Conversely, if you’re sure about your plan, go for it. You’ll need sound setup goals, strategies, and the know-how to tackle iffy situations, though. You also need a comfy blanket to fall back on.
Because that’s the other thing:
The investors/ traders who take on debts to improve their ROI rarely go bankrupt. Even if those particular investments don’t go through as expected, those investors won’t go bankrupt.
So make sure you can always pick yourself up and dust yourself off. To do this, consider:
- How much funds do you have in your emergency/ savings account
- If your job is stable
- The cash you have tied up in other commodities, like stocks/ bonds/ properties etc.
Taking a debt for investments can be a risky endeavour.
Let’s look at the best-case scenario. You take on a loan with a reliable financial institution, and your rate of investment is higher than that of the loan interest rate.
That’s a definite win.
But what if the company where you bought stocks doesn’t perform as expected? If those stocks bring you any less than 5%/ month, you could say that the debt you’ve taken was an unnecessary risk.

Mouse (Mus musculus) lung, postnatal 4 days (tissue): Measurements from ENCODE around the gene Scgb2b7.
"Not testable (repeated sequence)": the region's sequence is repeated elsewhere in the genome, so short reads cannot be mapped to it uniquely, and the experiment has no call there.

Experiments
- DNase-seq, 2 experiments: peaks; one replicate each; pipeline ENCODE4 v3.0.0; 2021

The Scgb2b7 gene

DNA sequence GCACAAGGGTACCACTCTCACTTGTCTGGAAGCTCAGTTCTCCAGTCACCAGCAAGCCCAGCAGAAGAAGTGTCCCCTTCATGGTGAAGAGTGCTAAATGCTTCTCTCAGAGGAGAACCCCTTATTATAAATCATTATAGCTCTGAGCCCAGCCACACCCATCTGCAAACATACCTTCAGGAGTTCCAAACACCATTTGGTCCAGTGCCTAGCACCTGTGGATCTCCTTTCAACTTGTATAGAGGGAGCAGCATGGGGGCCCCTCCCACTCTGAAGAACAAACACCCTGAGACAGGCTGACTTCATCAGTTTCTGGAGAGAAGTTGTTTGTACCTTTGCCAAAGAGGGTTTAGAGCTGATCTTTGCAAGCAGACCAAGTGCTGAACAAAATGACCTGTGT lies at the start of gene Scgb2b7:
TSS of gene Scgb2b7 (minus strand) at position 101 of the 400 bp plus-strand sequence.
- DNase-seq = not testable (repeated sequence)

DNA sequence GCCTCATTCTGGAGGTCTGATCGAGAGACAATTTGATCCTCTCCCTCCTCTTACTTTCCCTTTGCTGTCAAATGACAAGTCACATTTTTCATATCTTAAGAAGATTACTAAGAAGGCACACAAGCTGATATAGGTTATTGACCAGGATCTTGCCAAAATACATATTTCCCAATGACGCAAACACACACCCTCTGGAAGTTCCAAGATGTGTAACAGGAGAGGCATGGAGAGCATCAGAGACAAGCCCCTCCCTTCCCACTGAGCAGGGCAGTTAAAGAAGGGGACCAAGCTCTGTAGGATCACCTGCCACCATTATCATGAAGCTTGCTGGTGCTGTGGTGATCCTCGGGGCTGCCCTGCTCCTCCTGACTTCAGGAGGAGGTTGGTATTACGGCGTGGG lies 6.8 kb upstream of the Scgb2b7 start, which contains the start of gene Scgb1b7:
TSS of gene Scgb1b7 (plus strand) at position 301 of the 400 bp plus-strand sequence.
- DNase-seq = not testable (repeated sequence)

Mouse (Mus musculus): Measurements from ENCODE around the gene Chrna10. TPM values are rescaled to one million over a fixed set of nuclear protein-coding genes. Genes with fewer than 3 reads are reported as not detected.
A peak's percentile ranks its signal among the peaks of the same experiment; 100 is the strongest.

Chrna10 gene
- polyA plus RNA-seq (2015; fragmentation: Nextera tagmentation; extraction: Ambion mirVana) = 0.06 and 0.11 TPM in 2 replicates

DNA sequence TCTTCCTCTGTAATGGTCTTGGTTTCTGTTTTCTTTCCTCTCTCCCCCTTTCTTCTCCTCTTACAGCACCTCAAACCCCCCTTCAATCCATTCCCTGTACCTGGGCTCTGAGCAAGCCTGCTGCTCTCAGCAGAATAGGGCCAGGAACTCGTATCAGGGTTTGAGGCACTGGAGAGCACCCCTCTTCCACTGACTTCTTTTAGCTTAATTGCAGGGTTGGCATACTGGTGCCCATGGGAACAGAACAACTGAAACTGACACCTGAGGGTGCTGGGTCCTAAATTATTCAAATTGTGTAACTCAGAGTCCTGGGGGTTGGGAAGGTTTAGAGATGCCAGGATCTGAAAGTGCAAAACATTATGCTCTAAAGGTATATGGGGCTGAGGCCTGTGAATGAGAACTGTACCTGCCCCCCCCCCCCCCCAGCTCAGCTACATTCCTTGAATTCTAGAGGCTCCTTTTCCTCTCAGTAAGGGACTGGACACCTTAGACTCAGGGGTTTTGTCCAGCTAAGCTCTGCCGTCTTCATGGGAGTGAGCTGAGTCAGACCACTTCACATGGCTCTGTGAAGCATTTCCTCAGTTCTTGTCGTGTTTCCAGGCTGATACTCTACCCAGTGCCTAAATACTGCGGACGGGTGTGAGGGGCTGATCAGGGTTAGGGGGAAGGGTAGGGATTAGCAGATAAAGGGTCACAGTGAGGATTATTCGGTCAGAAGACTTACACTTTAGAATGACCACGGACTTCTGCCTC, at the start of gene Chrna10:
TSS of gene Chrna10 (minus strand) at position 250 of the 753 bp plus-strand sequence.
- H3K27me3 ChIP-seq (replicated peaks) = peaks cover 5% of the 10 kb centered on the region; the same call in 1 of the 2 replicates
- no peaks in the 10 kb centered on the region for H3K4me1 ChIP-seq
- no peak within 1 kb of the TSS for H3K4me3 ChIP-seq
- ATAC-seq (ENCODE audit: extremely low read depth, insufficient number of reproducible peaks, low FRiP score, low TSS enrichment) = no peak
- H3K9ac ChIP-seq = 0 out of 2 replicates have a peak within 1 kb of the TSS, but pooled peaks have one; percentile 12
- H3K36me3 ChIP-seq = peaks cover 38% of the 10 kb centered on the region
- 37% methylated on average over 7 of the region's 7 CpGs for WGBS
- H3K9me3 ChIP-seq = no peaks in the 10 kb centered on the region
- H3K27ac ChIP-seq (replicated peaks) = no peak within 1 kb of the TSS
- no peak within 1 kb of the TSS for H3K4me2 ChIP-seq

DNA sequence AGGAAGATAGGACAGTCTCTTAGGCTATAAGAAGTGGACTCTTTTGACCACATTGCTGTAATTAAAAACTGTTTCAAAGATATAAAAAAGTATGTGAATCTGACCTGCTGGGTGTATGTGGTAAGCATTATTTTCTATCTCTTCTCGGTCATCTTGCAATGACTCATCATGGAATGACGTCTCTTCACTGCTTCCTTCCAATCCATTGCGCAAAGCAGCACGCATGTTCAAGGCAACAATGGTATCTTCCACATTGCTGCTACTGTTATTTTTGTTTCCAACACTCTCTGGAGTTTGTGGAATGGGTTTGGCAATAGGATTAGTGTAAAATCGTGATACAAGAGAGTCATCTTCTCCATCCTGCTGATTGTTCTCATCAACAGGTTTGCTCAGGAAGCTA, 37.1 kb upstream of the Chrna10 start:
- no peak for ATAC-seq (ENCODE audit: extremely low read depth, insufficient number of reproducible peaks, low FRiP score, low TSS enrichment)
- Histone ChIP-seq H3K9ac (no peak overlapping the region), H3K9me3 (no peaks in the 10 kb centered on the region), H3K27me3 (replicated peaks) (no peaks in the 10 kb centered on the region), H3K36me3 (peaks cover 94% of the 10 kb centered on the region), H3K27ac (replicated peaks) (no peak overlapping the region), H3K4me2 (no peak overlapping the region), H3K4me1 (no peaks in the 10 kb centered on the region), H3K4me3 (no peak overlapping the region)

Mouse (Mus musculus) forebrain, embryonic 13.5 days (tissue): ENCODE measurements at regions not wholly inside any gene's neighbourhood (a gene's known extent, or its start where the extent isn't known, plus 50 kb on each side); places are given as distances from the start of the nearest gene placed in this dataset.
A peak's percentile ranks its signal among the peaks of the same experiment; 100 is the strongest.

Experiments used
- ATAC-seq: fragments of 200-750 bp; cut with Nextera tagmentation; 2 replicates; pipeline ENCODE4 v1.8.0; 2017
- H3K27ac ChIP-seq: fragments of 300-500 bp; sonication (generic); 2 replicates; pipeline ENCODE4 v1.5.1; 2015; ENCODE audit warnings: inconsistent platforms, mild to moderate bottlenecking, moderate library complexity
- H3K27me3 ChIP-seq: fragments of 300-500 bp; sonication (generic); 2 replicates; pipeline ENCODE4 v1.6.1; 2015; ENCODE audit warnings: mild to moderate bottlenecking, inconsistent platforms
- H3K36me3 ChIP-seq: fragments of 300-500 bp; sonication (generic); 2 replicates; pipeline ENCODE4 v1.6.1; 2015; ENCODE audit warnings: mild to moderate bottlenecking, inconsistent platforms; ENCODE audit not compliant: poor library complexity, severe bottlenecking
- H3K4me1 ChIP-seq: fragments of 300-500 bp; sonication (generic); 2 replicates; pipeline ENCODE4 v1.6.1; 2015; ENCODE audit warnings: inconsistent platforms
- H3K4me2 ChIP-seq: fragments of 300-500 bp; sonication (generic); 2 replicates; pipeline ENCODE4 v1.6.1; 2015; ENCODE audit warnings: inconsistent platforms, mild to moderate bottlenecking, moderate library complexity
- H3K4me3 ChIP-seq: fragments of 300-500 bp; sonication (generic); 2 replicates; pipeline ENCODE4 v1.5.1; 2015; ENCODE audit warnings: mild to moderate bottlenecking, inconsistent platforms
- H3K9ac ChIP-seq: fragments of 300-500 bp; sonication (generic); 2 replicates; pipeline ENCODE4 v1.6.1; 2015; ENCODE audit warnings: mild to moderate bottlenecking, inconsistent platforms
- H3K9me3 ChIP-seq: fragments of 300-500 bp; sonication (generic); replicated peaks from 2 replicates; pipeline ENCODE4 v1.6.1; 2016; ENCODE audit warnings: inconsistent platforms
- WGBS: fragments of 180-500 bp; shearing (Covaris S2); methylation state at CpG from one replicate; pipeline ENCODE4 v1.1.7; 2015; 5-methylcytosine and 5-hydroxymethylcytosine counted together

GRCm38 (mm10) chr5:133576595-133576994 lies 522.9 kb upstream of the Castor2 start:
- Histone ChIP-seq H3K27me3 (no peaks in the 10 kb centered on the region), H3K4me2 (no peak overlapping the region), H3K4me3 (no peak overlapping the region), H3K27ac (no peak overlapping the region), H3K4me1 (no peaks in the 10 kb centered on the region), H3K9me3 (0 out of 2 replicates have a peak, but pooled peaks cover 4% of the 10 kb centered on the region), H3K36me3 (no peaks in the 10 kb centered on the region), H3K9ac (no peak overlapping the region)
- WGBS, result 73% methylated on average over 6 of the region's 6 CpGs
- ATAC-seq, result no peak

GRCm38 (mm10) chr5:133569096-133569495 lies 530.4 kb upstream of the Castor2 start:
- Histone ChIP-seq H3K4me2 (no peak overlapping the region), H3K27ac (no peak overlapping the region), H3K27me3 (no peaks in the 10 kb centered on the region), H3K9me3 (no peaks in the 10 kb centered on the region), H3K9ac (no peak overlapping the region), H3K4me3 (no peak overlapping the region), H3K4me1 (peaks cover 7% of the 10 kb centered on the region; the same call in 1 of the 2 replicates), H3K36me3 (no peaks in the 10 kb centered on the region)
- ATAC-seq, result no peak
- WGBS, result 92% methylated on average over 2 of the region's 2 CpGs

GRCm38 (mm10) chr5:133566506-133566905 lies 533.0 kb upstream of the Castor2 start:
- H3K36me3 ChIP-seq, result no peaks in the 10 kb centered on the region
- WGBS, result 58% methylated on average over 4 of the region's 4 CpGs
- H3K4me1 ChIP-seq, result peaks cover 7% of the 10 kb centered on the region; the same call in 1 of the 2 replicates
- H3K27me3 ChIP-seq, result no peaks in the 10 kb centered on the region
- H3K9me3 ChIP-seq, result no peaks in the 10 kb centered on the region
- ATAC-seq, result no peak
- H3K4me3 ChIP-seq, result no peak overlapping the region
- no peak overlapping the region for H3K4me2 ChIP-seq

In this case, a savings account would have been better.
- You never honestly know anything until you’ve tried it, and secondly:
- Some stocks can plummet in the short term, but they will perform well in the long run. That’s why it’s best to analyse the market objectively instead of selling your stocks in a moment of panic.
The Extra Costs
When you’re judging the debt cost vs investment ratio, consider all the extra fees that come along with your investments and your loan:
- Processing charges
- Transaction charges
- Early/ late repayment charges
So even though the potential returns are significant compared to the monthly loan cost, in theory, remember that in practice, these extra charges snowball and can therefore make a significant dent in those profits.